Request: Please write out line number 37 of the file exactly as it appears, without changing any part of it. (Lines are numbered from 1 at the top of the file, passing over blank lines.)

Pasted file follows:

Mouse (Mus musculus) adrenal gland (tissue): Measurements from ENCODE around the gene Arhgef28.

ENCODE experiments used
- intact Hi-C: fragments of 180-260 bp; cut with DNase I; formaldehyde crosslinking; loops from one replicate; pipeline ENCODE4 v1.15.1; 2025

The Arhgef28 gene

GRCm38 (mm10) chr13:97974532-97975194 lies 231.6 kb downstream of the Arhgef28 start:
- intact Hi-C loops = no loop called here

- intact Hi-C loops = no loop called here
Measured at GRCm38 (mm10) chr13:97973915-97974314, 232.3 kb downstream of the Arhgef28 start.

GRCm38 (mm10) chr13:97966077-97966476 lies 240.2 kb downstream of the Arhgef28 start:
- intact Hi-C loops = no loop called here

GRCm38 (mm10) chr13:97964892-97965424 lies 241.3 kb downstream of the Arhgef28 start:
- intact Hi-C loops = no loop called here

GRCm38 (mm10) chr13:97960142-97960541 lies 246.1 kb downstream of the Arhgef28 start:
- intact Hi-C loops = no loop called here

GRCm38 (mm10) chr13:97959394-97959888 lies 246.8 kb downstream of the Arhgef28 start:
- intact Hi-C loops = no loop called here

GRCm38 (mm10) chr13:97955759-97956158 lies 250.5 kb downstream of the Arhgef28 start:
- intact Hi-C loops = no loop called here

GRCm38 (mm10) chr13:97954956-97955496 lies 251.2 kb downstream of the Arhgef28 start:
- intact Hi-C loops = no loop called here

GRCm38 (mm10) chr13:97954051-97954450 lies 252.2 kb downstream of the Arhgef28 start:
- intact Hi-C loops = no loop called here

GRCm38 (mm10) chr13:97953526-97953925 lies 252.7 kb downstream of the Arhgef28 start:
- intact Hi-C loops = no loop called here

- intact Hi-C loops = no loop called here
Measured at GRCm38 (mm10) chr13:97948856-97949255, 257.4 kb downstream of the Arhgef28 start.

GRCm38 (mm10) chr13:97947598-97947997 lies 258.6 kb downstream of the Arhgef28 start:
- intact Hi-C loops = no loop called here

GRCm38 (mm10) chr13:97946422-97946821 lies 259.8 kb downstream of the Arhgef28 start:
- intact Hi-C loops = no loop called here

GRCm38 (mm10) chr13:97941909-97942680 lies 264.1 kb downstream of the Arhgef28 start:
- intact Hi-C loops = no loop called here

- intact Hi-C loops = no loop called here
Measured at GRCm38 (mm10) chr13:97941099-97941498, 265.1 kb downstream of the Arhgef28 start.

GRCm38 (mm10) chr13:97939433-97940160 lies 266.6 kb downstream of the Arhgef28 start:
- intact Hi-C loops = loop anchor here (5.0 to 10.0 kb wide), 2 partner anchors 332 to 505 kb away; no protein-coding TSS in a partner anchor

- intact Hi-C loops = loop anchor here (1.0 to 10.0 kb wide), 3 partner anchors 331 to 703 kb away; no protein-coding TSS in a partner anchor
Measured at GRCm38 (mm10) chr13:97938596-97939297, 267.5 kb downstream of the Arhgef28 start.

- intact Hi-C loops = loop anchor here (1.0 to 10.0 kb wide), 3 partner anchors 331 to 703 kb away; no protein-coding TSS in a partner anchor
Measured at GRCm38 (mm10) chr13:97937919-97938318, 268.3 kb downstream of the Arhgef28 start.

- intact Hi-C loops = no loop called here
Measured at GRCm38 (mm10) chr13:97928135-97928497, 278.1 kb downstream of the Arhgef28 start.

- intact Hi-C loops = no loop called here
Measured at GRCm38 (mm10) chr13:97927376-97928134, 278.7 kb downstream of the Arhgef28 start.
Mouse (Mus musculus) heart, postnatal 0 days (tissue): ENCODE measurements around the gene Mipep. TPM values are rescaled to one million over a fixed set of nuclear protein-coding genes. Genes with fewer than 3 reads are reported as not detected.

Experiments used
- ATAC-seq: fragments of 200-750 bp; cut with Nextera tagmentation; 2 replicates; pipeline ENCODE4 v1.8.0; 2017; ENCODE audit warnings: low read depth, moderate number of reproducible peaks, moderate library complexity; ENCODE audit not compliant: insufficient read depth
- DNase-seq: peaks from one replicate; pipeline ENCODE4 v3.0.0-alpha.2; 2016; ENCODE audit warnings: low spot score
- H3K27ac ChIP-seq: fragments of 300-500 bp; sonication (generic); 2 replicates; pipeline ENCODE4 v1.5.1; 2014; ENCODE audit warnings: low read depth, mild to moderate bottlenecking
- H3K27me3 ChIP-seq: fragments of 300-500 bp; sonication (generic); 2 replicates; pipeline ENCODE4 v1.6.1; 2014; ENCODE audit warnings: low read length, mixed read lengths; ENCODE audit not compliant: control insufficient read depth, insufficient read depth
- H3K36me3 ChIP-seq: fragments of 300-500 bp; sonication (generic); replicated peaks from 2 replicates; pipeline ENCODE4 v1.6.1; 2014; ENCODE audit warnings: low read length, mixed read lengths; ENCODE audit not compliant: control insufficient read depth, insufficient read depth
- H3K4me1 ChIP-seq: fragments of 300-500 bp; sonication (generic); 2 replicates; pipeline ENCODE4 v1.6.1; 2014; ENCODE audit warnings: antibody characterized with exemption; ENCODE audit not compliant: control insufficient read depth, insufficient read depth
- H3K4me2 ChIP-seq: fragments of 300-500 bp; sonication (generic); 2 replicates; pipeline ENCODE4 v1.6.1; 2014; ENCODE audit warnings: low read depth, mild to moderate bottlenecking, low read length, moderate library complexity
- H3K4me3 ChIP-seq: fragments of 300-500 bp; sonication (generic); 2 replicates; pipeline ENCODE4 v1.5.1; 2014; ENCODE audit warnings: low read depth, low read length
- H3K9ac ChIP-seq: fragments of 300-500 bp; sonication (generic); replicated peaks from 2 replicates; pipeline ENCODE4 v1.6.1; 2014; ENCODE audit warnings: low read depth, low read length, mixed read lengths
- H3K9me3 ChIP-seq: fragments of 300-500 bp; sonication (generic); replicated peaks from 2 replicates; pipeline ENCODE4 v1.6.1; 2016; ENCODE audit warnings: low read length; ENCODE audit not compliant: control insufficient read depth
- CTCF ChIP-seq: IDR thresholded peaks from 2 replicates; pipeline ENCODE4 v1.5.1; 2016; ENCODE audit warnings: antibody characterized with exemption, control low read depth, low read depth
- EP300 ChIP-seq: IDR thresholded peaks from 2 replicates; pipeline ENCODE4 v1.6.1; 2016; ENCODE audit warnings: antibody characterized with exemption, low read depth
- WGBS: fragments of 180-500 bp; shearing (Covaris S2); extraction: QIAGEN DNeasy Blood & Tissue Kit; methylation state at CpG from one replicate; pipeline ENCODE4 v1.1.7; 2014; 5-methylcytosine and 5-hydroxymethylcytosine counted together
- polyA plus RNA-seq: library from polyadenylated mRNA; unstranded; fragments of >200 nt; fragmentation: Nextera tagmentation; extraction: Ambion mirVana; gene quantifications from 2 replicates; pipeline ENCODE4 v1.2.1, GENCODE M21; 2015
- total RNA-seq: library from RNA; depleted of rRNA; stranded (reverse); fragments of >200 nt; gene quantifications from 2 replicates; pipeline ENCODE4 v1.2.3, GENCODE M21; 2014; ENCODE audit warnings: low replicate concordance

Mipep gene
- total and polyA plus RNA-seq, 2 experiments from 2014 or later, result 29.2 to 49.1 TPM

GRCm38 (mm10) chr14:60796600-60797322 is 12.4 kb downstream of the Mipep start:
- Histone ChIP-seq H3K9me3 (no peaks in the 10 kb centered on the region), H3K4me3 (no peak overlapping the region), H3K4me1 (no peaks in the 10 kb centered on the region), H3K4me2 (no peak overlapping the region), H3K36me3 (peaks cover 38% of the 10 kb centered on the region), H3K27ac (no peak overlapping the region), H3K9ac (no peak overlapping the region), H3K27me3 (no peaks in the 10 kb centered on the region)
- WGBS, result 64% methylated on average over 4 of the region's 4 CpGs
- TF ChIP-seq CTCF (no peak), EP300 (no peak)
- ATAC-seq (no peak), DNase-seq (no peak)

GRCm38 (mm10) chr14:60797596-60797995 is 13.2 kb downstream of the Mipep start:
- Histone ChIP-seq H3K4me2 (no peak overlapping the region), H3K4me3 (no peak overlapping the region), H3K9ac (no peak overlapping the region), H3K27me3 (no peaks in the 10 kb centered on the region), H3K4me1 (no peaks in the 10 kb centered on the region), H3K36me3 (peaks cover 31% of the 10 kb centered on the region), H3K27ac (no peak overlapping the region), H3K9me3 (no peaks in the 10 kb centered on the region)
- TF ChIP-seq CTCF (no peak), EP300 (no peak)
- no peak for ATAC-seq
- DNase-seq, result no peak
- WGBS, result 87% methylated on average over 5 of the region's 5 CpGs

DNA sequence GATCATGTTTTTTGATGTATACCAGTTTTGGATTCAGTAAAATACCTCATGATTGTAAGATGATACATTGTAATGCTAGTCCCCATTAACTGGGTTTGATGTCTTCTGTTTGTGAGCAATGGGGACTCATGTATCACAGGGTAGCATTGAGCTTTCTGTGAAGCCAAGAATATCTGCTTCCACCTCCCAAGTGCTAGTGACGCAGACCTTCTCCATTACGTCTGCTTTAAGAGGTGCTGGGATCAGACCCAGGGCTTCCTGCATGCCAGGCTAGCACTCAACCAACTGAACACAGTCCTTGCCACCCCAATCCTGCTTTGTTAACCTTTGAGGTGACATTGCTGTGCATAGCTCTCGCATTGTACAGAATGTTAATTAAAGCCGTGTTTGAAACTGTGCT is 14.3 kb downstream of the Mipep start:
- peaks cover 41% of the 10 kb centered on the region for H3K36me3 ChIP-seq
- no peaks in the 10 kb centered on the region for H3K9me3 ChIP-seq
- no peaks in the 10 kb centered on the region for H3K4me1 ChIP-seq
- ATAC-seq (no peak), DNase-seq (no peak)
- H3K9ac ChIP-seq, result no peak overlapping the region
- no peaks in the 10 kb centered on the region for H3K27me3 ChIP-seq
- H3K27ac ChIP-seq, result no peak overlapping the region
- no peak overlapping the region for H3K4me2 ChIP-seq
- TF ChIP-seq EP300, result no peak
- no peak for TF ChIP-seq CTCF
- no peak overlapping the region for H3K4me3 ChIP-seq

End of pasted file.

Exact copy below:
- intact Hi-C loops = loop anchor here (1.0 to 10.0 kb wide), 3 partner anchors 331 to 703 kb away; no protein-coding TSS in a partner anchor